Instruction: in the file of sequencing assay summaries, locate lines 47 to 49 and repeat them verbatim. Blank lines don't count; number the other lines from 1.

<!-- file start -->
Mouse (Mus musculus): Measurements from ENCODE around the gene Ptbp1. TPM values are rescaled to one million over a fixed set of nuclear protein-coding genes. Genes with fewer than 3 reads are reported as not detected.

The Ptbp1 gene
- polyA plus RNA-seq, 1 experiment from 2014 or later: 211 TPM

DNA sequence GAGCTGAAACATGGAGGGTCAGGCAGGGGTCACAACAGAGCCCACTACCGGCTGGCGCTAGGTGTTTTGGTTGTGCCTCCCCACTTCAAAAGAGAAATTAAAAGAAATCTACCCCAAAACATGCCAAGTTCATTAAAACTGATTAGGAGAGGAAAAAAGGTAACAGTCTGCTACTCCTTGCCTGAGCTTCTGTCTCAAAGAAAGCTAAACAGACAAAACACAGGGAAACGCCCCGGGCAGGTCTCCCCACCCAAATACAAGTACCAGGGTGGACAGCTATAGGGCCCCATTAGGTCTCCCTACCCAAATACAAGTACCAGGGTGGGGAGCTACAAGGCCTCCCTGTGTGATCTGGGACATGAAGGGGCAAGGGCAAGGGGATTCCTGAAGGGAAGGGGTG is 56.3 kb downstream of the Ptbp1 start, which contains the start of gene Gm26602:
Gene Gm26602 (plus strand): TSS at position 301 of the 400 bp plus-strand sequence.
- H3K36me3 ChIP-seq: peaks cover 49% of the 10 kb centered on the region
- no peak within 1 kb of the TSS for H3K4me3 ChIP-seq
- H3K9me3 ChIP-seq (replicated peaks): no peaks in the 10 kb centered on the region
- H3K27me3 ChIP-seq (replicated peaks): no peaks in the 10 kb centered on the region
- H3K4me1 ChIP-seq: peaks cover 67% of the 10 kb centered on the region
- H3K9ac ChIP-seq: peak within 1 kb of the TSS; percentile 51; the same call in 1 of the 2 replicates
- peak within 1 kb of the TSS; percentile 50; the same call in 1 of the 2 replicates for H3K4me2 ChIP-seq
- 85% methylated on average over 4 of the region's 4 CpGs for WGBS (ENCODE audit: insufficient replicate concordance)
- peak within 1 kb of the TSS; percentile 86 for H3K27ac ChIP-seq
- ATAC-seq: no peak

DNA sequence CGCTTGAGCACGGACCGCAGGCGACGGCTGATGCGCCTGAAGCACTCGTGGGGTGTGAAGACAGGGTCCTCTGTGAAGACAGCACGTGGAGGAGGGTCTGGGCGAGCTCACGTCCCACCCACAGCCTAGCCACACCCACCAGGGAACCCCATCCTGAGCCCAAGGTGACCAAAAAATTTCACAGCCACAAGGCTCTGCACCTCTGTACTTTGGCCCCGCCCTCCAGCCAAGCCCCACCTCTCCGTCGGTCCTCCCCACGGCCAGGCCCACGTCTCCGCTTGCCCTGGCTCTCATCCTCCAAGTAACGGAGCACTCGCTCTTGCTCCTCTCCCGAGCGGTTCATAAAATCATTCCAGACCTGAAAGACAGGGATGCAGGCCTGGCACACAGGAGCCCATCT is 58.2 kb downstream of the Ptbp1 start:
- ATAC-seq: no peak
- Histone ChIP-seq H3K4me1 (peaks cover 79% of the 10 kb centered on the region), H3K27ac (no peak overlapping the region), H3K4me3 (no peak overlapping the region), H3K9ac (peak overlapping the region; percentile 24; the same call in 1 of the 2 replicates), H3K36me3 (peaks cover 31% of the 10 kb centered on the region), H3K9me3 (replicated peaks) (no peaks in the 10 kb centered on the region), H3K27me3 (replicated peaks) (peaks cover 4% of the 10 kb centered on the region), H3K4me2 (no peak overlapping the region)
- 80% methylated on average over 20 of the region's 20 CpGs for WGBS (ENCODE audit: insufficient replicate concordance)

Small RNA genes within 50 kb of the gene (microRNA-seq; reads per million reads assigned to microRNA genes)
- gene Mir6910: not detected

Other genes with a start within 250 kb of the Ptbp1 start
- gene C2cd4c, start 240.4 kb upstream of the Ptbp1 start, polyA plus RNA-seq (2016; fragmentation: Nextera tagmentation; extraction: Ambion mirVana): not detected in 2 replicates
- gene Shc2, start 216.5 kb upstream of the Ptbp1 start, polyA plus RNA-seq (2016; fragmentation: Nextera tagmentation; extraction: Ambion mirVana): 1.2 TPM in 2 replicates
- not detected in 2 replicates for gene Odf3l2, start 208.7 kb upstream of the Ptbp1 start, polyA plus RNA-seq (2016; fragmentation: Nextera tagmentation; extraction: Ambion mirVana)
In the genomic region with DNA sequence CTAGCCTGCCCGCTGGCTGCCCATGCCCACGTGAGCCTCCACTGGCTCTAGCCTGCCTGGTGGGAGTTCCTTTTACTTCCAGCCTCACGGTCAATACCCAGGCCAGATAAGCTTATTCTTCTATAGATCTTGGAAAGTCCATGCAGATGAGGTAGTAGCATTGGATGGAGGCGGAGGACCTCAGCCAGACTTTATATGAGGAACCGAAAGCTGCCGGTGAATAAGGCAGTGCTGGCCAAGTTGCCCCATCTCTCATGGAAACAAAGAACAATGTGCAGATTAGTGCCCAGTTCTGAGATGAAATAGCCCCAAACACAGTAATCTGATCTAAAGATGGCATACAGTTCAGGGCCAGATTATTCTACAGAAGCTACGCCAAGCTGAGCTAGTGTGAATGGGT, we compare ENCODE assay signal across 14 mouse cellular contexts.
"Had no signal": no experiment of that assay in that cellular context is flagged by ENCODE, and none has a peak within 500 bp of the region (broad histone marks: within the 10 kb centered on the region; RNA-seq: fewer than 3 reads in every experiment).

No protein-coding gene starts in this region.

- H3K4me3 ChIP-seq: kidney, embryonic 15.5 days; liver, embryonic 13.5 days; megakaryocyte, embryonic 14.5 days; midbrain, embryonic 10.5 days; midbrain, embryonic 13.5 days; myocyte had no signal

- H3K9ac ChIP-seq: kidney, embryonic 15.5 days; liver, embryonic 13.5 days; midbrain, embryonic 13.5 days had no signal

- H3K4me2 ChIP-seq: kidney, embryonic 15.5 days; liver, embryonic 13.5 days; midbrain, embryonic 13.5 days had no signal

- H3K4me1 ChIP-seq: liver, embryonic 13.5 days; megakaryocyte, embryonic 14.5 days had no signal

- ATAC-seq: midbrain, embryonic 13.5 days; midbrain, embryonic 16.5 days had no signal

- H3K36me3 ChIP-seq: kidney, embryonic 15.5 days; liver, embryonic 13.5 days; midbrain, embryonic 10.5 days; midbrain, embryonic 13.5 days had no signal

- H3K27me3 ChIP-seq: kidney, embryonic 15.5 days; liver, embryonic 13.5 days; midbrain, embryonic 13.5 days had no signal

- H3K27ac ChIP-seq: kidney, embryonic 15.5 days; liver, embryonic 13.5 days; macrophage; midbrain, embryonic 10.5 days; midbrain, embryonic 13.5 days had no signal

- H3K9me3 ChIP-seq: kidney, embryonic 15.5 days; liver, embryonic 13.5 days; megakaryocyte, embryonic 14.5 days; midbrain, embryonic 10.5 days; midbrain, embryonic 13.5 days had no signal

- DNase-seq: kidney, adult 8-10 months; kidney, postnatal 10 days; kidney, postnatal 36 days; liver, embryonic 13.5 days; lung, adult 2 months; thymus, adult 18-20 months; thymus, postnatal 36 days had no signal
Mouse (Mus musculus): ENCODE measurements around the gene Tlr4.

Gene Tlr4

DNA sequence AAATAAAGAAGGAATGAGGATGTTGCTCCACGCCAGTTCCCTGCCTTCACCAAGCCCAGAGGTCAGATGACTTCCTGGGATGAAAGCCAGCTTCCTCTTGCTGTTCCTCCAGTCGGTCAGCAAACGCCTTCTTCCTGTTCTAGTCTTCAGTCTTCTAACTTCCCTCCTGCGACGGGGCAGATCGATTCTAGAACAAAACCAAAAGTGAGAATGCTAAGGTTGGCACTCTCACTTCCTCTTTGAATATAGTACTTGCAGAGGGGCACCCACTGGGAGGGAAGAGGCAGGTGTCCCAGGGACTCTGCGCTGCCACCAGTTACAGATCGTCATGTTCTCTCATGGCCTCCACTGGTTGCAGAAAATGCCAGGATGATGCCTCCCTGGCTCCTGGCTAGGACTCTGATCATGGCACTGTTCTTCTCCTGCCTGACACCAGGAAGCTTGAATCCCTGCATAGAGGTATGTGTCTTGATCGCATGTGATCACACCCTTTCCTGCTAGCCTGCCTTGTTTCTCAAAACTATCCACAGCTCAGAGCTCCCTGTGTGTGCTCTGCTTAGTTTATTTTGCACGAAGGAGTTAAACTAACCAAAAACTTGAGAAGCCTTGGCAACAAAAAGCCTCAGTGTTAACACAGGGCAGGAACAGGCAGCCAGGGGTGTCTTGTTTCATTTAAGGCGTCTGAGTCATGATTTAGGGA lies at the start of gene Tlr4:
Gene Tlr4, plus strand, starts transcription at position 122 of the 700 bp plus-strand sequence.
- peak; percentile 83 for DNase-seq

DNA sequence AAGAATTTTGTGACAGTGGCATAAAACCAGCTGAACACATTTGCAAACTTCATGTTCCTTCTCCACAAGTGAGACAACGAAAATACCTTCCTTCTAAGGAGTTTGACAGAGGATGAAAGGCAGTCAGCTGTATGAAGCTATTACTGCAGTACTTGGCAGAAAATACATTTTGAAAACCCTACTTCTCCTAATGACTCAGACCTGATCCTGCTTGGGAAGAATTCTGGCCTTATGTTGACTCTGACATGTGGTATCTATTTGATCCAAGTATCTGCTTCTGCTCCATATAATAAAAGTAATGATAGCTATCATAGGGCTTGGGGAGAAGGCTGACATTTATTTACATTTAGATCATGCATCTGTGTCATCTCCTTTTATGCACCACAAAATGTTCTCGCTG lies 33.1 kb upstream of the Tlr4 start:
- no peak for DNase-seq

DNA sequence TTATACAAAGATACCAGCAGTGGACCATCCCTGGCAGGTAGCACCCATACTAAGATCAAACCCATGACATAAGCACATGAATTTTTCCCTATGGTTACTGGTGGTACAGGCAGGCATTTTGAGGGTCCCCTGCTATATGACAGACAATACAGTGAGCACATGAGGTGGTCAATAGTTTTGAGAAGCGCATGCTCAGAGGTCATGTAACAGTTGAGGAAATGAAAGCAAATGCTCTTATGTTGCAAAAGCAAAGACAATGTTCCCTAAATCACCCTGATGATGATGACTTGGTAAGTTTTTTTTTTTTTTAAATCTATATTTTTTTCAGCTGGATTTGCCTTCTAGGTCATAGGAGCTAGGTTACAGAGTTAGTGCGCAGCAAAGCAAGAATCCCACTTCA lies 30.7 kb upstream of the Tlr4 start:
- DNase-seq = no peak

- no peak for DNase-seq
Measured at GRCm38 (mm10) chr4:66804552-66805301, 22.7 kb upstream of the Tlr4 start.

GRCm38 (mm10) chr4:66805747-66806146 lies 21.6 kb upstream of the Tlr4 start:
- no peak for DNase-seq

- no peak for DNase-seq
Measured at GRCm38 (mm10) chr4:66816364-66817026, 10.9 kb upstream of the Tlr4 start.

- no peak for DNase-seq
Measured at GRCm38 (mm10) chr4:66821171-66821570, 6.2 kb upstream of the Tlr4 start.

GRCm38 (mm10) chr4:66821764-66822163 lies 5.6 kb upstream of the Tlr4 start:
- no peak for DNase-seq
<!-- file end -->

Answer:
- DNase-seq = no peak

- no peak for DNase-seq
Measured at GRCm38 (mm10) chr4:66804552-66805301, 22.7 kb upstream of the Tlr4 start.